India's antitrust watchdog raided units of global commodities trader Glencore and two other firms in Mumbai on Saturday in an inquiry into alleged collusion on the price of pulses, four sources with knowledge of the raids told Reuters. More than 25 antitrust officials carried out the raids at the offices of local units of Glencore and Africa's Export Trading Group, and India's Edelweiss group which previously had a commodities business, two government sources told Reuters.
The Competition Commission of India (CCI) has been investigating allegations that the companies formed a cartel to discuss the pricing of pulses while importing and selling them in the Indian market at higher prices in 2015 and 2016, when India faced an acute shortage, the sources said. A spokesman for Switzerland-based Glencore, Charles Watenphul, declined to comment, while India's Edelweiss, which sold its commodities trading business in November 2016, and the Export Trading Group did not respond to requests for comment.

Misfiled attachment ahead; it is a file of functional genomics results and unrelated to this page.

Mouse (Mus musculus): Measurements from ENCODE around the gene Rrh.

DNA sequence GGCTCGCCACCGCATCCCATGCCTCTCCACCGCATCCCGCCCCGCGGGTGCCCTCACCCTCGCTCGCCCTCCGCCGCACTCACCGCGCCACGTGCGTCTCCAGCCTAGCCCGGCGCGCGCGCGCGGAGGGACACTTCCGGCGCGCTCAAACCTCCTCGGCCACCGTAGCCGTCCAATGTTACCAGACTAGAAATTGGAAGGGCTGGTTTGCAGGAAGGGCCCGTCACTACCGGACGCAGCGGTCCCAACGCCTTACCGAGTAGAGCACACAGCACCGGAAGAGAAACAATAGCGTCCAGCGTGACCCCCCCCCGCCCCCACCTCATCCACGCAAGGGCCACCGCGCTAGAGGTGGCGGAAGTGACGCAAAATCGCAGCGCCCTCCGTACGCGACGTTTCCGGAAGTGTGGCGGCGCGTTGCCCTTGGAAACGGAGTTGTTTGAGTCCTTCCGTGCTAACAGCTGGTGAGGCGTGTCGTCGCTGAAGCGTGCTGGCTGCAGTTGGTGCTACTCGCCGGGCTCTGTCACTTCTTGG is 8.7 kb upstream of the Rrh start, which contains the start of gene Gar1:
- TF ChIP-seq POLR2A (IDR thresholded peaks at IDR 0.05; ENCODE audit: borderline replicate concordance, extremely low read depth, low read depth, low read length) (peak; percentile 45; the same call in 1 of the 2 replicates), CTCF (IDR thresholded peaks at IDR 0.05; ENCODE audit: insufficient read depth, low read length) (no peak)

Two years of drought pushed up prices of pulses such as chickpeas and black grams, which are a staple of Indian cuisine, in 2015 and forced New Delhi to offer duty-free imports, encouraging foreign and Indian traders who imported pulses to sell locally. "The collusion by these companies led to higher prices of pulses," one of the government sources said, adding that the CCI's inquiry started three months ago. The investigation will also assess whether the companies have continued their alleged collusion even after the prices of pulses stabilized in recent years, the source said.
The raids on five company offices in India's financial capital began on Friday and were concluded on Saturday. Antitrust officials collected evidence, including documents and e-mails, and questioned company officials during the raids, a second government source said. Another source, an industry executive, told Reuters that CCI's search involved going through company records at Glencore's office in Mumbai, confirming it was part of the watchdog's probe into accusations of fixing import prices. The drought during 2015 wilted crops and exacerbated shortages of food such as protein-rich pulses and India, which consumes about 22 million tonnes of pulses annually, faced a shortfall of 7-8 million tonnes in 2015-16.
The CCI's raids on commodities traders mark only its fourth such search operation in its near 10-year history. They can only be conducted with approval from a judge. In October, the CCI raided the offices of global brewers such as Carlsberg and Anheuser Busch InBev and found e-mails which allegedly showed violations of Indian anti-trust laws. The brewing companies have pleaded leniency under a CCI programme, Reuters has reported.
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